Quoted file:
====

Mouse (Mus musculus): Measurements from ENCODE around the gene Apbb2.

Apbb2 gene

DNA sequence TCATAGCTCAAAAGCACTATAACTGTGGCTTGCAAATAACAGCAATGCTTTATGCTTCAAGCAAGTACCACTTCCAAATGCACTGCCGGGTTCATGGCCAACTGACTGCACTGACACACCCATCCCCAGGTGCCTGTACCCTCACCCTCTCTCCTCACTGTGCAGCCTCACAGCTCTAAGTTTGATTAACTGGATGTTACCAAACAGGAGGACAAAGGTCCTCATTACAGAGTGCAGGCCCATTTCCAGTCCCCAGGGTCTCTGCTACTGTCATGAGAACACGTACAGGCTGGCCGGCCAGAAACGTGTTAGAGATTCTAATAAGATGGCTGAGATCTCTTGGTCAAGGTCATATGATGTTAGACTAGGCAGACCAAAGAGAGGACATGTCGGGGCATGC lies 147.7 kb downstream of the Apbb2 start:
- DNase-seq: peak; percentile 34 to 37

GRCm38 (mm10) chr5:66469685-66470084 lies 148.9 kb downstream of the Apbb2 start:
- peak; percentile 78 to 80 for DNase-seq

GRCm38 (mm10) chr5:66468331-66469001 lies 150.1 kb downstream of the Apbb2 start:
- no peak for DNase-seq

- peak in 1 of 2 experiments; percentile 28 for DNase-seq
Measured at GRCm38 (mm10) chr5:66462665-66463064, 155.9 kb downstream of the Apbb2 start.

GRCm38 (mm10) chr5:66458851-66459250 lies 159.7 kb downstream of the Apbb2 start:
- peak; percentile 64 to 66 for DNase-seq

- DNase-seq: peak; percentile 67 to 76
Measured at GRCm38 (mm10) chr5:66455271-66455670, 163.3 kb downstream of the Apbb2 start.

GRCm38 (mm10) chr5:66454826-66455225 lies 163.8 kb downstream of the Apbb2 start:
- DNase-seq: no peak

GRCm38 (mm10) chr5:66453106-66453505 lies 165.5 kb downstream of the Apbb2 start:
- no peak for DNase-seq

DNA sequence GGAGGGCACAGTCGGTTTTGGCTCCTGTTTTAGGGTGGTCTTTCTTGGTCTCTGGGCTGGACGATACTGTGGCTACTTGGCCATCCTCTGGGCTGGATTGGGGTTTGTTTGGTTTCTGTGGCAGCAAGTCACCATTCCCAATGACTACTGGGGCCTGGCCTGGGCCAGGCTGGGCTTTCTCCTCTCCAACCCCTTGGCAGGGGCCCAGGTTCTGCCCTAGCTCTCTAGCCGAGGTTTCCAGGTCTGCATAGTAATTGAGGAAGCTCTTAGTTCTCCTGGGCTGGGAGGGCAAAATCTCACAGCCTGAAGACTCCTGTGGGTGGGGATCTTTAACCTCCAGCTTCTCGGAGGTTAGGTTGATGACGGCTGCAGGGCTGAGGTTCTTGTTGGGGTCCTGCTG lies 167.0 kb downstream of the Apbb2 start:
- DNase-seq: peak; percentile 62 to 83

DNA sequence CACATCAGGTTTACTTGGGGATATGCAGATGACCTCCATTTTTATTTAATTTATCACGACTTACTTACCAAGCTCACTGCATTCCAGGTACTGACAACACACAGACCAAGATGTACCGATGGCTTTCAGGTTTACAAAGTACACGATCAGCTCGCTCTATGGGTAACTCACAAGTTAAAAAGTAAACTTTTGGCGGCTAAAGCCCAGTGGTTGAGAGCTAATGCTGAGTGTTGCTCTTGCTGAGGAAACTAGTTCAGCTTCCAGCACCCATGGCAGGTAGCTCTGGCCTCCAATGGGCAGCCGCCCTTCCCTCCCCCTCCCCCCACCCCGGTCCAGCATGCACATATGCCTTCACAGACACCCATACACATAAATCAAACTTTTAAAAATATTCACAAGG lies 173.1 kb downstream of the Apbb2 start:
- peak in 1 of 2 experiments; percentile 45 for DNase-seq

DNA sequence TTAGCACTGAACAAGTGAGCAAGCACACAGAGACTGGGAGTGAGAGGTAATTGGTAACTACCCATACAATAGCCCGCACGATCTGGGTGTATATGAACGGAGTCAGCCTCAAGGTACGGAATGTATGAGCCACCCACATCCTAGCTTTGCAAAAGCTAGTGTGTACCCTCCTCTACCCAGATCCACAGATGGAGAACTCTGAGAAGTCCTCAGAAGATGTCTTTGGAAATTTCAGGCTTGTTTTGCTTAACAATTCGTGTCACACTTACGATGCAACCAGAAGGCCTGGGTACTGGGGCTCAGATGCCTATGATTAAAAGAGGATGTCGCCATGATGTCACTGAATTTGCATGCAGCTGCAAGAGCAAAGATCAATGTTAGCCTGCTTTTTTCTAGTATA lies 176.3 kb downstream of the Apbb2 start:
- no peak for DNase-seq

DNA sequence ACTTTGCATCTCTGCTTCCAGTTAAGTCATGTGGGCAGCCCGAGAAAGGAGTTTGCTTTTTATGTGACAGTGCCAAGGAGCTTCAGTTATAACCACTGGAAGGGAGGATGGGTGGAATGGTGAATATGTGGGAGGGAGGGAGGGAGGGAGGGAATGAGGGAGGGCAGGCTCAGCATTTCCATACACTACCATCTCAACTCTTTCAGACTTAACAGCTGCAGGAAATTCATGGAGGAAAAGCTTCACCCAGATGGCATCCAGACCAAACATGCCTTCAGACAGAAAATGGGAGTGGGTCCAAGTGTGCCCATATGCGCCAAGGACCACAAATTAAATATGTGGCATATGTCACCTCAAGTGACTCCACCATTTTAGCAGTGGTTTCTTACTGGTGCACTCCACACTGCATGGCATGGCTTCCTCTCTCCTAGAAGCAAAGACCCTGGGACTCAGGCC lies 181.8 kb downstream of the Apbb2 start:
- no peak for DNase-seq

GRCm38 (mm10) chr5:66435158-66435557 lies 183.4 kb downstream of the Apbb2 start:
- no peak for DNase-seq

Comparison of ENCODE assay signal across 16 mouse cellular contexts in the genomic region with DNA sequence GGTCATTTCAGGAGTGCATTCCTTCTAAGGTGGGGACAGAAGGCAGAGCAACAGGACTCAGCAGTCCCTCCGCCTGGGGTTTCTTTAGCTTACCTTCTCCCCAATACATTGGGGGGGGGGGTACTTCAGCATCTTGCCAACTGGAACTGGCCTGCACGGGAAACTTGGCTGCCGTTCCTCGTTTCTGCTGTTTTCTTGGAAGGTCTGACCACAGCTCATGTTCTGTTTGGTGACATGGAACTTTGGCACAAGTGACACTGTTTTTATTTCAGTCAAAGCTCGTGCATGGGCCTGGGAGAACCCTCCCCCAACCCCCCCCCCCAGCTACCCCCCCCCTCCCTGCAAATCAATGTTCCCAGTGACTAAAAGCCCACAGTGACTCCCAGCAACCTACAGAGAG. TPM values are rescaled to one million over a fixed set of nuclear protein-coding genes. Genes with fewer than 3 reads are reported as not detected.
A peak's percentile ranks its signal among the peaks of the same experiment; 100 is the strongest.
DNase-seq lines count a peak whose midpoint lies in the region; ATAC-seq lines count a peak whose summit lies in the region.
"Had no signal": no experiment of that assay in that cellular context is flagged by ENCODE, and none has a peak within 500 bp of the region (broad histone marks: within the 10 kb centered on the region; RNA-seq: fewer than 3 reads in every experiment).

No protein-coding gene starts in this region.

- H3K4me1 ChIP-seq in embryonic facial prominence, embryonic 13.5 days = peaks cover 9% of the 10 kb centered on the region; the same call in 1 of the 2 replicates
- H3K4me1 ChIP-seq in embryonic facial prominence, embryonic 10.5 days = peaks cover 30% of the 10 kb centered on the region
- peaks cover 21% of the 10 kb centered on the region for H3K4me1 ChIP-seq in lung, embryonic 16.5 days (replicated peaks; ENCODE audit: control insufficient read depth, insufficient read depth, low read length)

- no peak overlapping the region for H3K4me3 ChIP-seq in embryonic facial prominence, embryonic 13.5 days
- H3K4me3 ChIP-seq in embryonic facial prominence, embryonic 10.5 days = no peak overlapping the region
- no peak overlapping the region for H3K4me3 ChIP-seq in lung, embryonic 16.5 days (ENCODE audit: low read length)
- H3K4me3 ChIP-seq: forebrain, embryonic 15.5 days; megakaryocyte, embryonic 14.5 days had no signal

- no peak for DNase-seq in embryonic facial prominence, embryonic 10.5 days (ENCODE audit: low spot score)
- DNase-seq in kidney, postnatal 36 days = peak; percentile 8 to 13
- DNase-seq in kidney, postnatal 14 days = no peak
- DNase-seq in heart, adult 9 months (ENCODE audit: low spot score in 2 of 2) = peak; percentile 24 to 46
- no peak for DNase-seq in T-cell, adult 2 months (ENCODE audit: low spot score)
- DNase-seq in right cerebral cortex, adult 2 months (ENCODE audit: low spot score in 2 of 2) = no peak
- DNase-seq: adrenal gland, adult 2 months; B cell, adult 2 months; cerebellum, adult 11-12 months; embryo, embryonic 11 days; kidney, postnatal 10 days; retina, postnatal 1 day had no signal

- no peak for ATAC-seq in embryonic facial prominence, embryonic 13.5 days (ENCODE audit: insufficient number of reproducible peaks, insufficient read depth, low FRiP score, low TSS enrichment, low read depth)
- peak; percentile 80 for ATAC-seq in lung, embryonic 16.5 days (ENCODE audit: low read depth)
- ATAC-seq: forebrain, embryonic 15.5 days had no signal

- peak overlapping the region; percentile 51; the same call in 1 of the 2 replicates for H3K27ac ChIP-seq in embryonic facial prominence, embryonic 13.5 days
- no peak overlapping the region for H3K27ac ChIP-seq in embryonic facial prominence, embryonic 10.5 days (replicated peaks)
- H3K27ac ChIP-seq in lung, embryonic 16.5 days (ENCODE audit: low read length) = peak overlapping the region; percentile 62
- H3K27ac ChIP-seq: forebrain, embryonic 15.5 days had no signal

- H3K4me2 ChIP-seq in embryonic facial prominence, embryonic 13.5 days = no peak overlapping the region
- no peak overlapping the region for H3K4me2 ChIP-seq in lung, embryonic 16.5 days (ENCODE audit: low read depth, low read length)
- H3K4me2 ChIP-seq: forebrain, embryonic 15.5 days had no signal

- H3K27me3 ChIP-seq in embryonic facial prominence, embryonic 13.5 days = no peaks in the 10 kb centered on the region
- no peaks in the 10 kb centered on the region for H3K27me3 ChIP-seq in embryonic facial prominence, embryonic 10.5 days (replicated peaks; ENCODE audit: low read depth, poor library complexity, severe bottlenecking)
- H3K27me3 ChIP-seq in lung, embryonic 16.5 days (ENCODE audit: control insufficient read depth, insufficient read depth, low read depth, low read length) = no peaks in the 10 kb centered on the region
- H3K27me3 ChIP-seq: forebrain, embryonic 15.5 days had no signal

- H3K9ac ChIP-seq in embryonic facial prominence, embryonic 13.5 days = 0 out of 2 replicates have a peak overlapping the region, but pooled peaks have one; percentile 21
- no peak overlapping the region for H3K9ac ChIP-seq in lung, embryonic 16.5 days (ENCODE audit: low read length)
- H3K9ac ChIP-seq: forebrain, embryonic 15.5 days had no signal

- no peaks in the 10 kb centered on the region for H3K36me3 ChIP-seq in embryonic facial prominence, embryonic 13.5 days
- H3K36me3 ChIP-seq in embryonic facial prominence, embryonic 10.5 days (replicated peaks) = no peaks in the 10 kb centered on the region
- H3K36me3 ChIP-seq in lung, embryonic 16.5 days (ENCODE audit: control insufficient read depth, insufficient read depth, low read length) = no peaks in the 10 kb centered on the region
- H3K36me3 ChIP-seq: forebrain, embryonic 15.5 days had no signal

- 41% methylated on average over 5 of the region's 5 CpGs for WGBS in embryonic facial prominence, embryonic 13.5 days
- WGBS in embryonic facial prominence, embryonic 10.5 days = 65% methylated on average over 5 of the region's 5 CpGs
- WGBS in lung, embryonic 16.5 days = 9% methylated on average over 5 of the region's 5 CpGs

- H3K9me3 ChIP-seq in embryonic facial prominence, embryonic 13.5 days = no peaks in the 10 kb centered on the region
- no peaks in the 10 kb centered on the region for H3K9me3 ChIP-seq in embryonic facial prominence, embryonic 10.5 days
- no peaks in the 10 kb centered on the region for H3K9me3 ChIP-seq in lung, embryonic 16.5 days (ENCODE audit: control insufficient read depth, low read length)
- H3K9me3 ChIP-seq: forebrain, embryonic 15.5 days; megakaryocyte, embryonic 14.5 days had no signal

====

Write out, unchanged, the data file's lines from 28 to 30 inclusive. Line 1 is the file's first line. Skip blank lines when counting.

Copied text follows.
- no peak for DNase-seq

Comparison of ENCODE assay signal across 16 mouse cellular contexts in the genomic region with DNA sequence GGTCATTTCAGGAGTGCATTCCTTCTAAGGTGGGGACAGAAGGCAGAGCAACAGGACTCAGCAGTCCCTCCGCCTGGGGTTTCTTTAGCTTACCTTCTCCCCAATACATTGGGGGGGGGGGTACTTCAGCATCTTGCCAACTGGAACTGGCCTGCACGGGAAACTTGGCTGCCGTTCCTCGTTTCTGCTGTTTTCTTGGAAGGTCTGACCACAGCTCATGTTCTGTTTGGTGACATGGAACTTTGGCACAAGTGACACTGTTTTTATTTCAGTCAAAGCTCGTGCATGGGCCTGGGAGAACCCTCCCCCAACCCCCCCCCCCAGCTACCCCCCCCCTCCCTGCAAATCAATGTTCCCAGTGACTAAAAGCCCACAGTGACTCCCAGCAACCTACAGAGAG. TPM values are rescaled to one million over a fixed set of nuclear protein-coding genes. Genes with fewer than 3 reads are reported as not detected.
A peak's percentile ranks its signal among the peaks of the same experiment; 100 is the strongest.